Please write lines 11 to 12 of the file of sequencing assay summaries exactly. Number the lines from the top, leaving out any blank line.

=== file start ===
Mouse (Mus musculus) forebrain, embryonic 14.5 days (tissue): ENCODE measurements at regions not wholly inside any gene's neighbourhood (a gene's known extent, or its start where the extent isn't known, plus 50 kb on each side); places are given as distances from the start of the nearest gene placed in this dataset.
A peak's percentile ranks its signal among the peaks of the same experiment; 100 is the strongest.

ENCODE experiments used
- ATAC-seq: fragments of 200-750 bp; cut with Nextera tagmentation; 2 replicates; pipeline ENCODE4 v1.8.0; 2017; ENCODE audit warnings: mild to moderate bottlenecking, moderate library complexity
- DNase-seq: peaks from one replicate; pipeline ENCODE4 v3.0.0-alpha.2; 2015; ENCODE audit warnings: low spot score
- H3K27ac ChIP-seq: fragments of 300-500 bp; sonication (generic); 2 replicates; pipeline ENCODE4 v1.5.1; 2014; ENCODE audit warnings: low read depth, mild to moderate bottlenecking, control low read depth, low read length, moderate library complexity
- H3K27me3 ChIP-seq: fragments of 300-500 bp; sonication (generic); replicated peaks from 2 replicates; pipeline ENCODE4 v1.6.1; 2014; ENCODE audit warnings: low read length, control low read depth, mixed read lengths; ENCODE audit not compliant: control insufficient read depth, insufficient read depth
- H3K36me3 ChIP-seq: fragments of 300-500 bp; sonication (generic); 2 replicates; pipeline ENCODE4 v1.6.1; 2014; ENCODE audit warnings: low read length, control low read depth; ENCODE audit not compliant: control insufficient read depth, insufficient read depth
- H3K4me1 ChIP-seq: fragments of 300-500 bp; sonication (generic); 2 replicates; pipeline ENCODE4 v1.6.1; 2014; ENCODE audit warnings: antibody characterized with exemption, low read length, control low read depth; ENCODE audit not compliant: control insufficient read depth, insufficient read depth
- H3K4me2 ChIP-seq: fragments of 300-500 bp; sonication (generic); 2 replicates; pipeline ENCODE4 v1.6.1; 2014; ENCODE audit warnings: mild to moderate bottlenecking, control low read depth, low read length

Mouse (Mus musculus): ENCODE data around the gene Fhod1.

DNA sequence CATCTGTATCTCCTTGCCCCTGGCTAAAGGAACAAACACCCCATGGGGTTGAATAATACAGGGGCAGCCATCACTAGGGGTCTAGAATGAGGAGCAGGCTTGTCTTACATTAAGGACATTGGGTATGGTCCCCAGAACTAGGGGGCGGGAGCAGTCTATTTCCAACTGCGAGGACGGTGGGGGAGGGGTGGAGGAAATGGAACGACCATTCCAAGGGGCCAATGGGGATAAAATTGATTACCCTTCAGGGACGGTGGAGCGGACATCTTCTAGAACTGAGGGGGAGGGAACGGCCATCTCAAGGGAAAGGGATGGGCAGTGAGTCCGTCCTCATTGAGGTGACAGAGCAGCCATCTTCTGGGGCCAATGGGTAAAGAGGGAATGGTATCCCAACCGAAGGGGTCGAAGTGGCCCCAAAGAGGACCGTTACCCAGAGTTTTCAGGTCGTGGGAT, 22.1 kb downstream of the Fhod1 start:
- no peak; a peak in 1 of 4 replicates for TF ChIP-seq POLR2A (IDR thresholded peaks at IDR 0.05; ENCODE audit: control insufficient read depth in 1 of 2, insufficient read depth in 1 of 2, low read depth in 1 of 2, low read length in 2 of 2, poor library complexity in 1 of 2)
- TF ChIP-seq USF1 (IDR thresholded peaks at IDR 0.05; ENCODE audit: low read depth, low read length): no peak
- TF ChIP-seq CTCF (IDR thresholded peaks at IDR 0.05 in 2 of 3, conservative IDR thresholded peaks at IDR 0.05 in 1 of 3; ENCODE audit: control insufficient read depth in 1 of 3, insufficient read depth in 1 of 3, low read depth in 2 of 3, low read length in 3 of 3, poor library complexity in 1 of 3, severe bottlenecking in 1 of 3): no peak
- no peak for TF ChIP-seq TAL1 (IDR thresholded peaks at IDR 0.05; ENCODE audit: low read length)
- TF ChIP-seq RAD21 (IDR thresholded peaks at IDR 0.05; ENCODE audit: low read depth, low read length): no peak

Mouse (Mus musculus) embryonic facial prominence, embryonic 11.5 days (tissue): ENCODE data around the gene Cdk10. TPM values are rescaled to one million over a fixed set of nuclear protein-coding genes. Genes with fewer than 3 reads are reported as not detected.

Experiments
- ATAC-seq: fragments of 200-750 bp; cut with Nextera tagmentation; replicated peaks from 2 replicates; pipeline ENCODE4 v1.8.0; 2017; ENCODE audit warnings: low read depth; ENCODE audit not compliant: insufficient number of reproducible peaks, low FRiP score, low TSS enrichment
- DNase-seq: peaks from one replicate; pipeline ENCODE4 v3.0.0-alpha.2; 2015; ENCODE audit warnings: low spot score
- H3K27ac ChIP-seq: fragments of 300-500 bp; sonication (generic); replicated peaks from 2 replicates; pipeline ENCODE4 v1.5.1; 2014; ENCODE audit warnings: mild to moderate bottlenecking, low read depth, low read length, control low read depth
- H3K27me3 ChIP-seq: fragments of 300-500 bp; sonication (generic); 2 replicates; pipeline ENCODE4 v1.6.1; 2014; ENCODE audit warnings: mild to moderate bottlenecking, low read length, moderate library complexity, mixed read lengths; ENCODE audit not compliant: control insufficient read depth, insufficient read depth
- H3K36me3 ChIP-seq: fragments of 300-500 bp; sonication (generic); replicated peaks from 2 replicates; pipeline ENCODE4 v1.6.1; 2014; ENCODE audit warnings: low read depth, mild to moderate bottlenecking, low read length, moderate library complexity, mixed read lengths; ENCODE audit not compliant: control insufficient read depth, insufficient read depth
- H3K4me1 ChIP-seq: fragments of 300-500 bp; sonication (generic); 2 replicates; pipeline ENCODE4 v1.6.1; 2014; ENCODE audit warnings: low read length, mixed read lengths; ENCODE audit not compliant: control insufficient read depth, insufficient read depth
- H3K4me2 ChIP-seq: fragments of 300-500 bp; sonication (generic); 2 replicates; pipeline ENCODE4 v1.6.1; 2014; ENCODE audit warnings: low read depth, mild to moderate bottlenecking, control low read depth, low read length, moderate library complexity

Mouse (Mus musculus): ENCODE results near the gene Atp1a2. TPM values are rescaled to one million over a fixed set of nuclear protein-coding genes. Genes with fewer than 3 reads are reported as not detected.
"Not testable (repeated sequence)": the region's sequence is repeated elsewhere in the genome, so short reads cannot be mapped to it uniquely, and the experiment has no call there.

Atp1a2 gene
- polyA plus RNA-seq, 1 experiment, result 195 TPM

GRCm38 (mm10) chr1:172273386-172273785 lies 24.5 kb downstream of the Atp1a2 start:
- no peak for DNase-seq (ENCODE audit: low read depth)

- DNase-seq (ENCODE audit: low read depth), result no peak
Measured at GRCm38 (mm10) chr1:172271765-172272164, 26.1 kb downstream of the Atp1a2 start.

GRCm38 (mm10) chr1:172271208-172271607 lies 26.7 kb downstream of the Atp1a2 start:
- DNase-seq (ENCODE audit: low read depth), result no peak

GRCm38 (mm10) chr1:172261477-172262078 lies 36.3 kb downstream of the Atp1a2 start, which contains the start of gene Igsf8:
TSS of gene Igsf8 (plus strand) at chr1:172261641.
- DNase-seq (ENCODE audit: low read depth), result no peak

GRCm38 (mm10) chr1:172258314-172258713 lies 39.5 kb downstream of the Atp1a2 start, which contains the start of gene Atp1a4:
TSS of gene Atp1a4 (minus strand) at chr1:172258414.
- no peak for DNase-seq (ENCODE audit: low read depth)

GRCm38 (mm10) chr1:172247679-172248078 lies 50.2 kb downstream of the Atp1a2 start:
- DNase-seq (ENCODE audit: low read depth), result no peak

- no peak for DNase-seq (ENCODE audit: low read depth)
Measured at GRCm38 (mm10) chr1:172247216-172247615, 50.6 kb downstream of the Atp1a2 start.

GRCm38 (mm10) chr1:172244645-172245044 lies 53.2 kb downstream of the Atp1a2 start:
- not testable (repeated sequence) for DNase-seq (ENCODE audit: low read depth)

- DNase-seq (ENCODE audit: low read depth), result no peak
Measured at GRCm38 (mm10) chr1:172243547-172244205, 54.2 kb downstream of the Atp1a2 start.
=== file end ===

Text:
Mouse (Mus musculus): ENCODE data around the gene Fhod1.

DNA sequence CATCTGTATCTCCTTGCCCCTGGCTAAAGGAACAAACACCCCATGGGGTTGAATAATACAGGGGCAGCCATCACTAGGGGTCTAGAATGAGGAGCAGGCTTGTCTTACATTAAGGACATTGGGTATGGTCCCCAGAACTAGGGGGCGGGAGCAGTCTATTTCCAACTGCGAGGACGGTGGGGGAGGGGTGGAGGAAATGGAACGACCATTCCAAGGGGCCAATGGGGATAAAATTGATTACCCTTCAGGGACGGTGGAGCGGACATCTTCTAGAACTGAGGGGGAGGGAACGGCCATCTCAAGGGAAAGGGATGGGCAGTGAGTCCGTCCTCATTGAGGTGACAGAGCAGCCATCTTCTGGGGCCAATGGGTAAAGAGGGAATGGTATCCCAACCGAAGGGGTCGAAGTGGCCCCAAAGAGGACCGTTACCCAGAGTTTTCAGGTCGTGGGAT, 22.1 kb downstream of the Fhod1 start: